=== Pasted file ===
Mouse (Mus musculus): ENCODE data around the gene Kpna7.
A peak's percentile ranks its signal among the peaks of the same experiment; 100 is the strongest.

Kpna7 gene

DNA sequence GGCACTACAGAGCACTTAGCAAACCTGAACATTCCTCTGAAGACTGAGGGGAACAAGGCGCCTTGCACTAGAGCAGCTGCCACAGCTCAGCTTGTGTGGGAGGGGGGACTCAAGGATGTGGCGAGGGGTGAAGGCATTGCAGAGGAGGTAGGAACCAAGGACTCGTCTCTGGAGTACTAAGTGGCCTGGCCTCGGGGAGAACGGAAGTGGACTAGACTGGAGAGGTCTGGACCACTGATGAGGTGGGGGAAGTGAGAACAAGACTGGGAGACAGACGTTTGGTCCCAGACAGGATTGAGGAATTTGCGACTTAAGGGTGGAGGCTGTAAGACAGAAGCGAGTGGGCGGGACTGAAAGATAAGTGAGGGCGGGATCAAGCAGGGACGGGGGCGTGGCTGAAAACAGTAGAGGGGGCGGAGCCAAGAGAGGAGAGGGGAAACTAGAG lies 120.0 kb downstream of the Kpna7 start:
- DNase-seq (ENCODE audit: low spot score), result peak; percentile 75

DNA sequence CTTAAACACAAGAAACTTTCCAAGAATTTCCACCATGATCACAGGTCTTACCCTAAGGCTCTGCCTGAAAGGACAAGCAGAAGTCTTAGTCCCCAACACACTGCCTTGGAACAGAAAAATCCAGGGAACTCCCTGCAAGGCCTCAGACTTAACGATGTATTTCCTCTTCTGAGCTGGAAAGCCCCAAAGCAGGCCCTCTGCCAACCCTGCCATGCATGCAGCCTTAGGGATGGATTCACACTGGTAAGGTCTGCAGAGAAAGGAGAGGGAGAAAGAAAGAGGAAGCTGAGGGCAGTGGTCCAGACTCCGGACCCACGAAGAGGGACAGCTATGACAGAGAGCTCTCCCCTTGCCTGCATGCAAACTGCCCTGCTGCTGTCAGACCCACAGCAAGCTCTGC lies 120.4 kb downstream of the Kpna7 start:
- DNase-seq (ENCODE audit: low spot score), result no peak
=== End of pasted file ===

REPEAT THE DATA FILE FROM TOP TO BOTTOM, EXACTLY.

Mouse (Mus musculus): ENCODE data around the gene Kpna7.
A peak's percentile ranks its signal among the peaks of the same experiment; 100 is the strongest.

Kpna7 gene

DNA sequence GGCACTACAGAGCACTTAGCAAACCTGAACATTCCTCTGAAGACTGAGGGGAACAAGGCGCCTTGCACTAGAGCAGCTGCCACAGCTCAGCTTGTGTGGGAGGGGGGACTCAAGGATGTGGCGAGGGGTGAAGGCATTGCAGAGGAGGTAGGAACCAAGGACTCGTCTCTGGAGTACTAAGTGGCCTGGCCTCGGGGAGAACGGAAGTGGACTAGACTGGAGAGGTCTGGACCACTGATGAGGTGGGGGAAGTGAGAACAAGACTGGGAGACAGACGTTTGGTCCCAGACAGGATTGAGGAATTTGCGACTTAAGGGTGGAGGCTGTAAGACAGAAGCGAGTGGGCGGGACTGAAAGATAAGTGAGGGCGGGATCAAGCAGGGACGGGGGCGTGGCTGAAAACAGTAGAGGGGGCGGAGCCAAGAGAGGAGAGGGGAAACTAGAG lies 120.0 kb downstream of the Kpna7 start:
- DNase-seq (ENCODE audit: low spot score), result peak; percentile 75

DNA sequence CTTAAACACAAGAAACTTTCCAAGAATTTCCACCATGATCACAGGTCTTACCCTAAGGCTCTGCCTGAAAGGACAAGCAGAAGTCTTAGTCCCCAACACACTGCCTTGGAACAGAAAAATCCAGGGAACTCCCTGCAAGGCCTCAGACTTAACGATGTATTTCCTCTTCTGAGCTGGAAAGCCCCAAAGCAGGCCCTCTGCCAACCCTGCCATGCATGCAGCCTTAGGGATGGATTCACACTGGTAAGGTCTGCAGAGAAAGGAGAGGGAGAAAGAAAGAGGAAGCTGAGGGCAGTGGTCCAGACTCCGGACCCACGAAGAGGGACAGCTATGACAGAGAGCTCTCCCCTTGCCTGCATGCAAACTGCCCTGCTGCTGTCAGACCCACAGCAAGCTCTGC lies 120.4 kb downstream of the Kpna7 start:
- DNase-seq (ENCODE audit: low spot score), result no peak